It can be said that ever since James’ emergence on the cover of Sports Illustrated with the headline “The Chosen One,” we have all served as enablers and are partially guilty for this baby-snatching douche.
What kind of a douche bag are we dealing with? The type that comes into the league wearing number 23 when it is the only number that every player agrees should be retired league-wide. He then states that number 23 should be retired, and continues to wear it. He then leaves for Miami, and changes his number to 6, because he wants to have his own number that only he is known by...Both Julius Erving and Bill Russell wore number 6...
|Yeah, he was a total nobody.|
When MJ lost several years in a row to the Detriot Pistons during the playoffs in the late 80s, he stayed put. Young players like Scottie Pippen and Horace Grant grew into the Jordan offense and became the team unit that won six championships together. Jordan made dazzling last-second shots, brought fans to their feet and inspired millions. He appeared to thrive on pressure and showed unheard of determination.
LeBron James walked out of a similar situation in Cleveland. Young players such as Brandon Gibson and Dominic Hickson were developing into pieces to help James reach a championship. James time after time failed to perform in elimination games. Instead, as we all know, he left to team up with an established superstar in Dwyane Wade, and the third murderer of all Canadian children’s dreams: Chris Bosh (The other two dream-murderers being Tracy McGrady and Vince Carter, truly outstanding company, Chris).
In important games, James fails to perform. Instead of thriving, he shrinks, becoming a non-factor on the floor. This is a cardinal sins when speaking about greatness.
Not only that but, James has seemingly made no efforts to improve as a player. After eight full seasons, his lack of a post-game, a crooked jump shot, his apathetic persona, and a complete disregard for his public image has created an almost unbreakable glass ceiling for James. In eight short years, James has almost entirely tarnished his legacy.
|Umm, who the fuck is that? Why would he stand down there like that? He should totally just dribble the ball out and shoot an off-balanced three...|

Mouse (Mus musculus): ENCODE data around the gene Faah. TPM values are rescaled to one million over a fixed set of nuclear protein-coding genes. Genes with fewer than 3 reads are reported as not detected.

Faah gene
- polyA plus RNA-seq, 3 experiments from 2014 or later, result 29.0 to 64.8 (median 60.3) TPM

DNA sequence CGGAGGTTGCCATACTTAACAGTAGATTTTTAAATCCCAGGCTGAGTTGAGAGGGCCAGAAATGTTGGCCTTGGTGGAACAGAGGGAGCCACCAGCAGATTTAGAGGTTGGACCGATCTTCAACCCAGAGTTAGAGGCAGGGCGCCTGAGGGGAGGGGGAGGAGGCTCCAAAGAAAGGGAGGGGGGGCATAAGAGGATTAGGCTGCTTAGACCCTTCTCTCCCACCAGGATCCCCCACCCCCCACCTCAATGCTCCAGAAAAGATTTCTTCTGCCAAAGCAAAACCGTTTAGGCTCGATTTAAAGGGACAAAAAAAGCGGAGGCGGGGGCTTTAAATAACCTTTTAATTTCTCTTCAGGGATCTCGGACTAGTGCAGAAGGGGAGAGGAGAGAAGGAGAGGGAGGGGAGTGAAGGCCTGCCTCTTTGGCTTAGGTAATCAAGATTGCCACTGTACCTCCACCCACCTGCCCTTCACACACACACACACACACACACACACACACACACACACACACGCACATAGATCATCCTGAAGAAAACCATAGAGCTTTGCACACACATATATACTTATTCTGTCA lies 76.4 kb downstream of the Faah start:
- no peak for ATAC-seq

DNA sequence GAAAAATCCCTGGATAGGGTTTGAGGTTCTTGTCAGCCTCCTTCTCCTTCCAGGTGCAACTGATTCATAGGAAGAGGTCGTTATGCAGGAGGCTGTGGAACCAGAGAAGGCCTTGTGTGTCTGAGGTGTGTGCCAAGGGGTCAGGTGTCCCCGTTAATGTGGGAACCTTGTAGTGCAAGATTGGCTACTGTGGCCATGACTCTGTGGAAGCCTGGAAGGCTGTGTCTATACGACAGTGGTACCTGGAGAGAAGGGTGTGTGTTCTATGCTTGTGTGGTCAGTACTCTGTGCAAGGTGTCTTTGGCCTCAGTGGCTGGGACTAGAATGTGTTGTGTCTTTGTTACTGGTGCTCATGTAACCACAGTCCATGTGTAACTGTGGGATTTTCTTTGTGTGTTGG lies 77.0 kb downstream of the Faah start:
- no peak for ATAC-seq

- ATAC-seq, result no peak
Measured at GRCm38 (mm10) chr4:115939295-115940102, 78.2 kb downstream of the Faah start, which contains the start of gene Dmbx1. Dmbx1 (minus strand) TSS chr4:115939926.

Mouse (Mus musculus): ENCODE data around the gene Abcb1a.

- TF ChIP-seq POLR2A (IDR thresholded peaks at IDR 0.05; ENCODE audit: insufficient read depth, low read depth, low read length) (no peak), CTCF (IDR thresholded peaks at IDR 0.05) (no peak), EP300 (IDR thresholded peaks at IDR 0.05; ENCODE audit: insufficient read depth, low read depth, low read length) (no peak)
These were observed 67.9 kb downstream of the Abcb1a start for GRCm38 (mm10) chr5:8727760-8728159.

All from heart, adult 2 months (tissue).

LeBron James could win numerous championships in Miami, but when fans and experts look at it, they will see a trio of talented superstars, bailing one another out. The Heat are individuals who bought a team because it was easier to win that way. If LeBron had a true desire to be the greatest, he would play to win no matter where he was or who was around him. He should have found a way to win in Cleveland, instead he left a villain and a con who is trying to take a short-cut to a championship. And any championship bought with the tears of your fans should be marked with a giant asterisk in the record books.
When we look at Jordan’s titles, we see Michael Jordan making his teammates better with unquestionable skill and desire to win. The Bulls from 1991-1998 were a complete team led by the greatest basketball player of all time. Michael Jordan found a way to win and he carried his team the way all great players do.
When I look for a “what if” in Jordan’s career the only thing I can find is, “What if he didn’t leave for a year to play professional baseball?” The answer, you will find is this: Jordan would have eight championships instead of six, he would be the all time leader in points scored, and it would be illegal to question his greatness under penalty of death (probably).
In 2003, When Michael Jordan played his final game for Washington, in Philadelphia, he received a three minute long standing ovation. I challenge LeBron James to find any city outside of Miami that will cheer for him today.
The statue of Michael Jordan outside of the United Center in Chicago stands 12 feet taller than anything that will ever be built for LeBron James.
P.S. Chris Bosh drinks his own pee.